RETROFITTING EXEMPLARS

When an infant school needed practical and flexible lighting, design practice Light Bureau came up with all the right answers, as Sarah Kingsford discovers

It was a case of going back to the classroom for London design practice Light Bureau when it was asked to create a lighting scheme for a 1970s building that was being refurbished.

Alexandra Infant School in Kingston upon Thames has seen some major changes over the past few years: as part of an ongoing refurbishment plan, the building has been extensively updated and remodelled. Phase One was completed in 2009 and consisted of a new nursery, library and classroom.

Now that Phase Two has also been finalised, the main hall and reading area – arguably two of the most important and well-used areas of the school – have also been refurbished, with the design expertise of Light Bureau. The practice was able to work with the school to provide exactly what was needed in these multi-use spaces.

An integrated approach

The geometry of the school hall is similar to that of the nursery, which was refurbished in the previous phase. The hall is a large square room.

Paul Traynor of Light Bureau worked on the project and describes the main considerations: ‘Architecturally, this space is very unusual in that it has a pyramidal ceiling. We wanted to exploit this, create a nice bright surface, but still have a flexible space. The hall is similar in architecture to the nursery, which we also worked on, but different in terms of use. With the hall, we also had the multi- function nature of the room to consider.’

In the hall, the needs of many users have to be taken into account

In the hall, the needs of many users have to be taken into account

The pyramidal ceiling in the hall has a new lantern light, but it is the only source of daylight in what is a large space, so it was extremely important to create an effective lighting system.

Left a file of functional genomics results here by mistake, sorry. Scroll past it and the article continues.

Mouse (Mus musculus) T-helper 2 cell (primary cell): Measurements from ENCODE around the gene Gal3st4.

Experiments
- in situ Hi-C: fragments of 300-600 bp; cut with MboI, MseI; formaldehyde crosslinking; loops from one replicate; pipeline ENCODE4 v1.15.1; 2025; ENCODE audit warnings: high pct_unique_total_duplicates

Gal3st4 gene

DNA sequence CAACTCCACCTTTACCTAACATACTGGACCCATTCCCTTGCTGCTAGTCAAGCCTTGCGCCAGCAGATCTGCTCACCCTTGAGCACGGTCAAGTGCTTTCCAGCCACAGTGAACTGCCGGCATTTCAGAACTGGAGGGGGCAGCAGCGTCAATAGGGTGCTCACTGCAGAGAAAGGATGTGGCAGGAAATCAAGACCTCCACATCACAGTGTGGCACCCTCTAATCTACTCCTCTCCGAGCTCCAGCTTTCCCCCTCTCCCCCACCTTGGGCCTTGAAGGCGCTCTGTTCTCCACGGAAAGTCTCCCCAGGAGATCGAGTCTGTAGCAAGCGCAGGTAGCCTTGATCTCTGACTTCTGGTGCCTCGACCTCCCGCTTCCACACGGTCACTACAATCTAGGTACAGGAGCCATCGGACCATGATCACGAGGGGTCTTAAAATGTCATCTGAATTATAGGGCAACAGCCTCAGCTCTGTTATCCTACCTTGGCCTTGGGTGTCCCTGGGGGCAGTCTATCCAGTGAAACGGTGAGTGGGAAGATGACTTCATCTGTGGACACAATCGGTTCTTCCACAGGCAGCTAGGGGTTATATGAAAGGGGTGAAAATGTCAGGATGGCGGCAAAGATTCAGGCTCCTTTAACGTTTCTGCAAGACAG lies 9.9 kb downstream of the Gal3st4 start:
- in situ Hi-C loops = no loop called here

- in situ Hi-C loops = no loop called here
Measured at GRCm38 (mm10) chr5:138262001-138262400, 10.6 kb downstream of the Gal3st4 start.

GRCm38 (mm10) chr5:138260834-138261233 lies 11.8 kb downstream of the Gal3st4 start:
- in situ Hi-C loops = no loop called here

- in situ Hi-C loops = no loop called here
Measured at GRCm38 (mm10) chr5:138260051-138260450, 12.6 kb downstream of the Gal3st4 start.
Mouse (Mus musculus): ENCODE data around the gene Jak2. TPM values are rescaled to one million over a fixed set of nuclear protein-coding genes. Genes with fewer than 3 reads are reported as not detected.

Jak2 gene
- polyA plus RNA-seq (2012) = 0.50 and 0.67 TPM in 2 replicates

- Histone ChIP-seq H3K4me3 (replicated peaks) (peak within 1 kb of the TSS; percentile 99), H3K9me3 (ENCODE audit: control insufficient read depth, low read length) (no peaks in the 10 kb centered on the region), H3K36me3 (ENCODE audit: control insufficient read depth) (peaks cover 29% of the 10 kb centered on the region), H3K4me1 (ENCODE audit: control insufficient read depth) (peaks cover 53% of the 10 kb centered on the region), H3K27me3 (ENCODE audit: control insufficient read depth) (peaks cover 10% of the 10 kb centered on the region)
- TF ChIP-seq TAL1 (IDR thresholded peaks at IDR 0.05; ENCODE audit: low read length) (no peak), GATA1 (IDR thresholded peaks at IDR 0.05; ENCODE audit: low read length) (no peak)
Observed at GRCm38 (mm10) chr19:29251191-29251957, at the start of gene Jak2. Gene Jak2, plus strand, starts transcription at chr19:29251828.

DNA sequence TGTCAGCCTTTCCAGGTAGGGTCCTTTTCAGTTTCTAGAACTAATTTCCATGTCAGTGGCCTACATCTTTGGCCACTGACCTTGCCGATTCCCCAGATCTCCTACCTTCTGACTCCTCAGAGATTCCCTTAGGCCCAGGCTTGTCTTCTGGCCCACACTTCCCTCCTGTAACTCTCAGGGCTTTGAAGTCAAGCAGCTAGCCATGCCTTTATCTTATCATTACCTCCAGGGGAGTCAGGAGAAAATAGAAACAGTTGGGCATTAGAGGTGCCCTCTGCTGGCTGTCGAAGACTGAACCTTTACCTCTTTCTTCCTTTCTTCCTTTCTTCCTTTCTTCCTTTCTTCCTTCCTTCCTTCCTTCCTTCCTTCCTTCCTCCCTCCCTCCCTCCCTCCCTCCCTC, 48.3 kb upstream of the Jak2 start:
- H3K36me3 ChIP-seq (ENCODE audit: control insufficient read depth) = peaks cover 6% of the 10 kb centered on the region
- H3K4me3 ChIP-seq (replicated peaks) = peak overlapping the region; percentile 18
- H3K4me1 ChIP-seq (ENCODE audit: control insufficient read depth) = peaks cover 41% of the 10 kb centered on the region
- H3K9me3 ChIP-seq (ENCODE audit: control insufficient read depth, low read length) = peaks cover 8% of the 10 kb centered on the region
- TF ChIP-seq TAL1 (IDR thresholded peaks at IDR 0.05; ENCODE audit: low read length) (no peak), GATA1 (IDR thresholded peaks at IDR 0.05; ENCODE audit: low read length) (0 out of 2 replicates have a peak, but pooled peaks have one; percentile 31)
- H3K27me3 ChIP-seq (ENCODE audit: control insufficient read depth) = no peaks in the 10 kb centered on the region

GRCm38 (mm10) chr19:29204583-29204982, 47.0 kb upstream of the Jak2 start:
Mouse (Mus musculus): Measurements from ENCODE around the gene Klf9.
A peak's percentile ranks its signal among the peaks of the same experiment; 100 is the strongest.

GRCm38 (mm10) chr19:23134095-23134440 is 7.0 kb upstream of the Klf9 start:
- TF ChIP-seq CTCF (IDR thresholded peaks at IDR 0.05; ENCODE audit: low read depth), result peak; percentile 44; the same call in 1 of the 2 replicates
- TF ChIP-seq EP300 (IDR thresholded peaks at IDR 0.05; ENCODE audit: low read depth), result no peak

Like in many schools, the hall is a multi-function space. The children will have their assemblies, lunch and PE lessons here, and any number of extracurricular activities will take place here, so the needs of many users had to be taken into account.

Paul Traynor explains the challenges of a space like this: ‘One of the factors we had to consider was the need to avoid any bright light sources that would glare into the children’s eyes if they looked up – when they’re playing sport for instance.’ They also had a more practical consideration to take into account: it was essential to avoid any lighting that could be damaged by a wayward football during a boisterous PE lesson. To suit the diverse needs of such a wide range of users, a variable lighting solution was essential.

Time was limited. All work had to be carried out over the summer holidays while the children were away, and completed by September.

In the meeting room, LED spotlights are directed at bookcase

In the meeting room, LED spotlights are directed at bookcases

Light Bureau was keen to integrate the lighting into the architecture, and for the hall project, they found a way to do this. A horizontal ‘I’ beam spans all four elevations below the pyramidal soffit and the designers realised this was deep enough to incorporate a continuous uplight. By adding a shallow painted timber up-stand, a pelmet was created into which a continuous overlapping fluorescent batten system was installed.